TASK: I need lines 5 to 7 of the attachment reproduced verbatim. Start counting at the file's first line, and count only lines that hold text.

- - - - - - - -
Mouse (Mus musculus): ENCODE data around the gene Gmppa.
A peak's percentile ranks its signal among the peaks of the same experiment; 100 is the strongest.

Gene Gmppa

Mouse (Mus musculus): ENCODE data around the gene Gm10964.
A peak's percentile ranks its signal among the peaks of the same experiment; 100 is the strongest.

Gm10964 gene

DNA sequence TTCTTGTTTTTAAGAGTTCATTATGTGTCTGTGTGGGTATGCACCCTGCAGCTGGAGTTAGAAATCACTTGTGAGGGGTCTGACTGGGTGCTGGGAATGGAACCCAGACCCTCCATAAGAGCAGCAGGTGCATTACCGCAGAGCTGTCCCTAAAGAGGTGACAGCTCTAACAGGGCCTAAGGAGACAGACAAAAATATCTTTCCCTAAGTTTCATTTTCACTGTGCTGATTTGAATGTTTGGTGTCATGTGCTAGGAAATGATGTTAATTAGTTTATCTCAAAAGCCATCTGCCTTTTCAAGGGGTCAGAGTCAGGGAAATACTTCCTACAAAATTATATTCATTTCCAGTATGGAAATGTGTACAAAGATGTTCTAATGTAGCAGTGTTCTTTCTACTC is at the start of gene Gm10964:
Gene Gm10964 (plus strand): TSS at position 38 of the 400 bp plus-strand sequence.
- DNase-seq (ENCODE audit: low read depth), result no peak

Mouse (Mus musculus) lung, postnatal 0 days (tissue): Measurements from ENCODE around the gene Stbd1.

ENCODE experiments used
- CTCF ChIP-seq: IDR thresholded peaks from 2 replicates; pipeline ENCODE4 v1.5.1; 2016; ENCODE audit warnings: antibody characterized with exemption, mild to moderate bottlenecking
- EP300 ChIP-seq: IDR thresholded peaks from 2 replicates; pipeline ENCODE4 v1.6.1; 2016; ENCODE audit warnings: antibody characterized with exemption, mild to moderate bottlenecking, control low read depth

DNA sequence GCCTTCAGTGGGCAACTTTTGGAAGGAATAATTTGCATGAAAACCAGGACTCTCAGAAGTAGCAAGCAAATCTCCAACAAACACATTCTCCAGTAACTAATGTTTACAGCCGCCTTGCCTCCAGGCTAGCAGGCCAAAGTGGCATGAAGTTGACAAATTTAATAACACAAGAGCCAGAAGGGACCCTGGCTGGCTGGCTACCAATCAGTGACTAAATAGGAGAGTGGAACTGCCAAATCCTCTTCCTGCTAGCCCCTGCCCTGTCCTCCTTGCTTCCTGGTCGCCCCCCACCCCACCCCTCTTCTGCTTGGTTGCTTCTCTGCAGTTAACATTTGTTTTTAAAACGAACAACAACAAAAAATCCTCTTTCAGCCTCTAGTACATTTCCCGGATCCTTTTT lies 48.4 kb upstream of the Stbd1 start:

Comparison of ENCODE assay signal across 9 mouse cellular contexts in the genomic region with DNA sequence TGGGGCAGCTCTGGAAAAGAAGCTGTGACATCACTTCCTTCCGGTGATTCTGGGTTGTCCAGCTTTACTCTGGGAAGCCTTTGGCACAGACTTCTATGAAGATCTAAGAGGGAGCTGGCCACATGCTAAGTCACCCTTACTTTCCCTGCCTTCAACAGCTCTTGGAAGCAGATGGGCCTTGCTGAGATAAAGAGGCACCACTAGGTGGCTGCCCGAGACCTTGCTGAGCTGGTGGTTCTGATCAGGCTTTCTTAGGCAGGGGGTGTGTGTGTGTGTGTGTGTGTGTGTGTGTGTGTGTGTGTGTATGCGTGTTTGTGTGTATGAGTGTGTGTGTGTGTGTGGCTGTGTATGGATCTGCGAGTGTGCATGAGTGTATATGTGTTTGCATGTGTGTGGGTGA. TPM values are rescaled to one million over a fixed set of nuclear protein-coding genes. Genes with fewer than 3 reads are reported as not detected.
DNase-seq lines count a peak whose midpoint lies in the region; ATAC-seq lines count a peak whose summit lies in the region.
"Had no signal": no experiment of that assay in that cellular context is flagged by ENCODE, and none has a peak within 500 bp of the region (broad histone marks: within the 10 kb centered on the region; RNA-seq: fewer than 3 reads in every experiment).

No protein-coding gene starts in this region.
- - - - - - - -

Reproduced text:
A peak's percentile ranks its signal among the peaks of the same experiment; 100 is the strongest.

Gm10964 gene

DNA sequence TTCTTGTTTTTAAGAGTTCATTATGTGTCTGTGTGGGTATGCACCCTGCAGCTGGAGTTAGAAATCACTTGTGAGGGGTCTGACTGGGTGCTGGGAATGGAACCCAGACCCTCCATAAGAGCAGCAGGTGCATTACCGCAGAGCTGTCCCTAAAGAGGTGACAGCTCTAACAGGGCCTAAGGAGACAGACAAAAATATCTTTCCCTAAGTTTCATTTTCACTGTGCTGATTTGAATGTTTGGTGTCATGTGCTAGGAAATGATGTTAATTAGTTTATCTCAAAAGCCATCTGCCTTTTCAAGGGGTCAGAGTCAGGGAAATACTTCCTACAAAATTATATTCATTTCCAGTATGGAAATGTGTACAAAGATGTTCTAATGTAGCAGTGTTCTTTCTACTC is at the start of gene Gm10964: